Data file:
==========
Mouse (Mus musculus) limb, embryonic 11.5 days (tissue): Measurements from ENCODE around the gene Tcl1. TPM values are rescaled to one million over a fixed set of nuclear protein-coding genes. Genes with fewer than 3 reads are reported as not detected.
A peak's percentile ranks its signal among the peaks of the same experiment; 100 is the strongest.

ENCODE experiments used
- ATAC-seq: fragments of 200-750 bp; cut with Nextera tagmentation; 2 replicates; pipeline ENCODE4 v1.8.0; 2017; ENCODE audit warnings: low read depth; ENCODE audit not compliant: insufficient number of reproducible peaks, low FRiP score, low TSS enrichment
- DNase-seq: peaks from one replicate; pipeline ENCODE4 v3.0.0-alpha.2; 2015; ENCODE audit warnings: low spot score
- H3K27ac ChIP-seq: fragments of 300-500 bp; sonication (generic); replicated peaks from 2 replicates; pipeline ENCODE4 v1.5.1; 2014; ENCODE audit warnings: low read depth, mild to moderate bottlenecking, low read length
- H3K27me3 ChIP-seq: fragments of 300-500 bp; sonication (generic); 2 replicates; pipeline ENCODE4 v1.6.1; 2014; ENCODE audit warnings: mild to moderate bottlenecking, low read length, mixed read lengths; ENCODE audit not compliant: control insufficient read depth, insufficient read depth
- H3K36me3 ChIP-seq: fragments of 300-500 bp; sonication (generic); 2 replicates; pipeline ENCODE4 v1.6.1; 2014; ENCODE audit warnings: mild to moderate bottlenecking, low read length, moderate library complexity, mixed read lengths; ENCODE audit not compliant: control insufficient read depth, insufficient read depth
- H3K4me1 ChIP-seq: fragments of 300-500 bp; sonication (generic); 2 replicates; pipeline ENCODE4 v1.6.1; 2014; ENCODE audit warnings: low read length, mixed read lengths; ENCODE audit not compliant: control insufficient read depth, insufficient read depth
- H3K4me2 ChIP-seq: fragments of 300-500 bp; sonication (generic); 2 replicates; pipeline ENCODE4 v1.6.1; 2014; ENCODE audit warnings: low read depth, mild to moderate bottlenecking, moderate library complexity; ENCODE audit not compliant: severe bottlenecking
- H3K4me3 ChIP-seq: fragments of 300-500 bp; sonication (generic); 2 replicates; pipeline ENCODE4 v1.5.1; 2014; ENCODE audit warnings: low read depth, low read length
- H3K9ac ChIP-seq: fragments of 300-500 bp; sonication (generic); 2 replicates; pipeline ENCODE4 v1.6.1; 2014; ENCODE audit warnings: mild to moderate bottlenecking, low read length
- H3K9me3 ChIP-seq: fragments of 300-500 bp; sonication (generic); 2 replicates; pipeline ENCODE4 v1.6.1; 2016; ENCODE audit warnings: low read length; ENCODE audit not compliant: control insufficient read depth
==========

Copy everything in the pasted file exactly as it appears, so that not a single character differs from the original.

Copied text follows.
Mouse (Mus musculus) limb, embryonic 11.5 days (tissue): Measurements from ENCODE around the gene Tcl1. TPM values are rescaled to one million over a fixed set of nuclear protein-coding genes. Genes with fewer than 3 reads are reported as not detected.
A peak's percentile ranks its signal among the peaks of the same experiment; 100 is the strongest.

ENCODE experiments used
- ATAC-seq: fragments of 200-750 bp; cut with Nextera tagmentation; 2 replicates; pipeline ENCODE4 v1.8.0; 2017; ENCODE audit warnings: low read depth; ENCODE audit not compliant: insufficient number of reproducible peaks, low FRiP score, low TSS enrichment
- DNase-seq: peaks from one replicate; pipeline ENCODE4 v3.0.0-alpha.2; 2015; ENCODE audit warnings: low spot score
- H3K27ac ChIP-seq: fragments of 300-500 bp; sonication (generic); replicated peaks from 2 replicates; pipeline ENCODE4 v1.5.1; 2014; ENCODE audit warnings: low read depth, mild to moderate bottlenecking, low read length
- H3K27me3 ChIP-seq: fragments of 300-500 bp; sonication (generic); 2 replicates; pipeline ENCODE4 v1.6.1; 2014; ENCODE audit warnings: mild to moderate bottlenecking, low read length, mixed read lengths; ENCODE audit not compliant: control insufficient read depth, insufficient read depth
- H3K36me3 ChIP-seq: fragments of 300-500 bp; sonication (generic); 2 replicates; pipeline ENCODE4 v1.6.1; 2014; ENCODE audit warnings: mild to moderate bottlenecking, low read length, moderate library complexity, mixed read lengths; ENCODE audit not compliant: control insufficient read depth, insufficient read depth
- H3K4me1 ChIP-seq: fragments of 300-500 bp; sonication (generic); 2 replicates; pipeline ENCODE4 v1.6.1; 2014; ENCODE audit warnings: low read length, mixed read lengths; ENCODE audit not compliant: control insufficient read depth, insufficient read depth
- H3K4me2 ChIP-seq: fragments of 300-500 bp; sonication (generic); 2 replicates; pipeline ENCODE4 v1.6.1; 2014; ENCODE audit warnings: low read depth, mild to moderate bottlenecking, moderate library complexity; ENCODE audit not compliant: severe bottlenecking
- H3K4me3 ChIP-seq: fragments of 300-500 bp; sonication (generic); 2 replicates; pipeline ENCODE4 v1.5.1; 2014; ENCODE audit warnings: low read depth, low read length
- H3K9ac ChIP-seq: fragments of 300-500 bp; sonication (generic); 2 replicates; pipeline ENCODE4 v1.6.1; 2014; ENCODE audit warnings: mild to moderate bottlenecking, low read length
- H3K9me3 ChIP-seq: fragments of 300-500 bp; sonication (generic); 2 replicates; pipeline ENCODE4 v1.6.1; 2016; ENCODE audit warnings: low read length; ENCODE audit not compliant: control insufficient read depth